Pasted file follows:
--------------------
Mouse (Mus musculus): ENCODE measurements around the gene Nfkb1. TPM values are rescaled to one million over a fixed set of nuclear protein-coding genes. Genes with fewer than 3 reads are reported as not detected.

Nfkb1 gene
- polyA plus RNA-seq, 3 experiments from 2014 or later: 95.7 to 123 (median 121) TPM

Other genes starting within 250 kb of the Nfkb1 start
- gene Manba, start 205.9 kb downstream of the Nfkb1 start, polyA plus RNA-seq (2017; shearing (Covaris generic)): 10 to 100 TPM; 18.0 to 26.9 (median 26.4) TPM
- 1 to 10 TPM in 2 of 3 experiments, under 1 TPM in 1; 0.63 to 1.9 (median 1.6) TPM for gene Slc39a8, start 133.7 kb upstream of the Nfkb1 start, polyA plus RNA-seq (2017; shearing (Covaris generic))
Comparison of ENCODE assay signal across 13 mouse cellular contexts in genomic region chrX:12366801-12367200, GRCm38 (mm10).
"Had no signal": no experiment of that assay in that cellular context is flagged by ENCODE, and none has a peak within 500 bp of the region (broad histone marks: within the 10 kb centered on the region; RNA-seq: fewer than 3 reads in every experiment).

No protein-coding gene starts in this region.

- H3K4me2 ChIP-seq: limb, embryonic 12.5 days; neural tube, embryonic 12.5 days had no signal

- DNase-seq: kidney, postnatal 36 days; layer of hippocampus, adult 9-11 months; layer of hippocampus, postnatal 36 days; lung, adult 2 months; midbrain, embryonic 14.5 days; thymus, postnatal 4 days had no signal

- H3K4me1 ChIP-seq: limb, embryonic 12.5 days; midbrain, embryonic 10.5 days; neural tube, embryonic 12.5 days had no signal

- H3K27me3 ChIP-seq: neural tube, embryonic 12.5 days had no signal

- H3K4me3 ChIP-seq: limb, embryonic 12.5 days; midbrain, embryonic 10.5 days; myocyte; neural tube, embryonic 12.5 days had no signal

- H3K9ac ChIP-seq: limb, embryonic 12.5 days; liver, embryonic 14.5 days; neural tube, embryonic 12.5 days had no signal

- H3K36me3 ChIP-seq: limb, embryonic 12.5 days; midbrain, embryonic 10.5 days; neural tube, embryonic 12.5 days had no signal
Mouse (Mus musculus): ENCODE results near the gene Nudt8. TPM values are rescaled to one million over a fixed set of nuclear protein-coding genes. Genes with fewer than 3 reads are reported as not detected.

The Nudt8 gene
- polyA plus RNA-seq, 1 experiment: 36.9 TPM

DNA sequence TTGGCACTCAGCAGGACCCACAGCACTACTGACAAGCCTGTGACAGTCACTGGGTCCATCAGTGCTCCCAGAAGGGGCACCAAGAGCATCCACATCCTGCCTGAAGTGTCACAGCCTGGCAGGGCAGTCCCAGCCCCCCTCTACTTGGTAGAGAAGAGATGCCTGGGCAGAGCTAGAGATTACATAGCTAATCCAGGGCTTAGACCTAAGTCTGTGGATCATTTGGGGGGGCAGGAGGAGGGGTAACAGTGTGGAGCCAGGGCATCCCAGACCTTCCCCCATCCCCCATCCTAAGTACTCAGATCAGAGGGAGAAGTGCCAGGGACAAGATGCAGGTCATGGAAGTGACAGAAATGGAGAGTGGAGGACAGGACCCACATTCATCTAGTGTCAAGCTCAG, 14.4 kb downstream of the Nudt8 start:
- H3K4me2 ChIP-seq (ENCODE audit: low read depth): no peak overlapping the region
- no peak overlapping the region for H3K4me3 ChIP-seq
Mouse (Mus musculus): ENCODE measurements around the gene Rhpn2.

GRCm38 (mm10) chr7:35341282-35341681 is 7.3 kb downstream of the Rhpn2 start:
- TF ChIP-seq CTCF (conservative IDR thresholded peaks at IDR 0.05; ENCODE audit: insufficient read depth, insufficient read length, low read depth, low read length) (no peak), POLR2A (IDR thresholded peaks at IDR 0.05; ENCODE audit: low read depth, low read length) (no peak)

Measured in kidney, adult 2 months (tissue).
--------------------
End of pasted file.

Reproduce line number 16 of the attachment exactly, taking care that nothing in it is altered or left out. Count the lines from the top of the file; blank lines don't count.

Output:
- H3K36me3 ChIP-seq: limb, embryonic 12.5 days; midbrain, embryonic 10.5 days; neural tube, embryonic 12.5 days had no signal